- Citado por SciELO
- Citado por Google
- Similares em SciELO
- Similares em Google
versão On-line ISSN 1677-9487
Arq Bras Endocrinol Metab vol.55 no.4 São Paulo jun. 2011
Eficácia da adição de vildagliptina ao tratamento de pacientes diabéticos não responsivos à combinação de metformina e uma sulfonilureia
Lucio VilarI,II; Amaro GusmãoI,II; José Luciano AlbuquerqueII; Lisete PontesII; Larissa MontenegroII; Soraya PontesII; George Robson IbiapinaII; Rodrigo Andrade CunhaII; Gercivan dos Santos AlvesII; Viviane CanadasII; Vera Maria Santos G. FerreiraII; Lucia Helena Coelho NóbregaIII; Josivan Gomes de LimaIII
ICenter for Diabetes and Endocrinology of Pernambuco, Recife, PE, Brazil
IIEndocrinology Service, Hospital das Clínicas, Universidade Federal de Pernambuco (UFPE), Recife, PE, Brazil
IIICenter for Endocrinology of Natal, Natal, RN, Brazil
OBJECTIVE: To evaluate the effectiveness of adding vildagliptin to the treatment of patients with inadequately controlled type 2 diabetes mellitus (T2DM) treated with a combination of metformin and a sulphonylurea.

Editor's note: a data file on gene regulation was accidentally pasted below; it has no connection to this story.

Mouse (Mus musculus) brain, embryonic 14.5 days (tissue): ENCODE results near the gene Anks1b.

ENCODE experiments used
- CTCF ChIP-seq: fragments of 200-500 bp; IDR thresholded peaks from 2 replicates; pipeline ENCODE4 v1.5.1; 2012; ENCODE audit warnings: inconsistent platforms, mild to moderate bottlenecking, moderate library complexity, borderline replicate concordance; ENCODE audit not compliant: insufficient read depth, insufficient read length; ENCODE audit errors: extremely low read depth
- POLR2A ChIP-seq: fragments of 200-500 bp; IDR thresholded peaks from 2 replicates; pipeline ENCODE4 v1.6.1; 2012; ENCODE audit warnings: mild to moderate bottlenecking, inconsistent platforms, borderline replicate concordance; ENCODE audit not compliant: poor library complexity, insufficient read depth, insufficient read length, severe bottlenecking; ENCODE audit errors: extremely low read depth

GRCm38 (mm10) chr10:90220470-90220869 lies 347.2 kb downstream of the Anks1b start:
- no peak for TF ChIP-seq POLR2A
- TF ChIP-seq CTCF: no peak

SUBJECTS AND METHODS: 37 T2DM patients with HbA1c ranging from 7.7% to 12.4% (mean of 9.30 ± 1.38), despite the use of metformin in combination with a sulphonylurea, were additionally treated with vildagliptin (100 mg/day) for at least 6 months.
RESULTS: During triple oral therapy (TOT) HbA1c levels < 7% were achieved in 11 patients (29.7%), whereas levels of fasting plasma glucose (FPG) < 120 mg/dL were observed in 12 patients (32.4%). Both findings were observed in 10 patients (27.0%). Compared to nonresponsive subjects, lower mean baseline HbA1c and FPG levels were seen in responsive patients, but the difference was only statistically significant for fasting plasma glucose (FPG). Moreover, there was considerable overlap between the two groups.
CONLUSION: Our preliminary results suggest that TOT with metformin, a sulphonylurea and vildagliptin may be useful for some T2DM patients nonresponsive to combination therapy with metformin and sulphonylurea.